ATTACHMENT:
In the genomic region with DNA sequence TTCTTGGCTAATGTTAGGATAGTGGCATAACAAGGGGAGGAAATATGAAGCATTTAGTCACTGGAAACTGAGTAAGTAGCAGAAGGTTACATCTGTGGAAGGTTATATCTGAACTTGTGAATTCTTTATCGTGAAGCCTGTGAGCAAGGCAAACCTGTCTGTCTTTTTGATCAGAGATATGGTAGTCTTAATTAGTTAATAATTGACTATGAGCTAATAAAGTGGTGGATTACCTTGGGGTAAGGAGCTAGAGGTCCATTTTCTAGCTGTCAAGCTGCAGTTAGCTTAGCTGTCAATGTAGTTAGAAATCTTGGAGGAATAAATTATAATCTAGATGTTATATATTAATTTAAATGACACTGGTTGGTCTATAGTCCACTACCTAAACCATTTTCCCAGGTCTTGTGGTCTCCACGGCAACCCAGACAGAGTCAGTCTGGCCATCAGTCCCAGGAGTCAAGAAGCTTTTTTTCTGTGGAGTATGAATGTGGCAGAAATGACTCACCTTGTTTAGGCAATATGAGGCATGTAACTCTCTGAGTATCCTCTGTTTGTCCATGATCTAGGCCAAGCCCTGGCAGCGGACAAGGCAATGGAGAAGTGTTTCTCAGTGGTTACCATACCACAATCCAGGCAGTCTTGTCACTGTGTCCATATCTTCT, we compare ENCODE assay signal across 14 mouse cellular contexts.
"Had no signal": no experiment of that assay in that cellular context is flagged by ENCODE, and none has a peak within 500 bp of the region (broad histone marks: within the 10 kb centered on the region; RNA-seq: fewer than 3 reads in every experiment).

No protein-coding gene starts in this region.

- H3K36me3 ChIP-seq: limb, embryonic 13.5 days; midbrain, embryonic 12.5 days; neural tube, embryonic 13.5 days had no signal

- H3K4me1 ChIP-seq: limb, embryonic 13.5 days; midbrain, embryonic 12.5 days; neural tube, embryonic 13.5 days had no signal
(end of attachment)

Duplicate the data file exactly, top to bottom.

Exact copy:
In the genomic region with DNA sequence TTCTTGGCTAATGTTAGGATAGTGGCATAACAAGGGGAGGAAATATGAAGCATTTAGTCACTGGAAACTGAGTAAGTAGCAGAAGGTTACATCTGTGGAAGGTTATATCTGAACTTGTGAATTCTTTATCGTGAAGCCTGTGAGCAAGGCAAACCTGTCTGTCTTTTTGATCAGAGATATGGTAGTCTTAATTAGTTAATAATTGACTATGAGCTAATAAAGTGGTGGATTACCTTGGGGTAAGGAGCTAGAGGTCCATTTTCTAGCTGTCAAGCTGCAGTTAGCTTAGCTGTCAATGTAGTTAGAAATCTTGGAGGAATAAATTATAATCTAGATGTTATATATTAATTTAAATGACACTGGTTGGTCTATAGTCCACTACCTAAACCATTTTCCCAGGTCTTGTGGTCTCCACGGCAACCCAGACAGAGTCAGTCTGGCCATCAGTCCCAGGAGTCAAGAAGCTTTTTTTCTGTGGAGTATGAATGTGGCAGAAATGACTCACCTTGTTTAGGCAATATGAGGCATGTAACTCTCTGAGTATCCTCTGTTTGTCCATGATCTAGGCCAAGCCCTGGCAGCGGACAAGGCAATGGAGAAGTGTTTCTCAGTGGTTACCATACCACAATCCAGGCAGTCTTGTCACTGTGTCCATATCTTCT, we compare ENCODE assay signal across 14 mouse cellular contexts.
"Had no signal": no experiment of that assay in that cellular context is flagged by ENCODE, and none has a peak within 500 bp of the region (broad histone marks: within the 10 kb centered on the region; RNA-seq: fewer than 3 reads in every experiment).

No protein-coding gene starts in this region.

- H3K36me3 ChIP-seq: limb, embryonic 13.5 days; midbrain, embryonic 12.5 days; neural tube, embryonic 13.5 days had no signal

- H3K4me1 ChIP-seq: limb, embryonic 13.5 days; midbrain, embryonic 12.5 days; neural tube, embryonic 13.5 days had no signal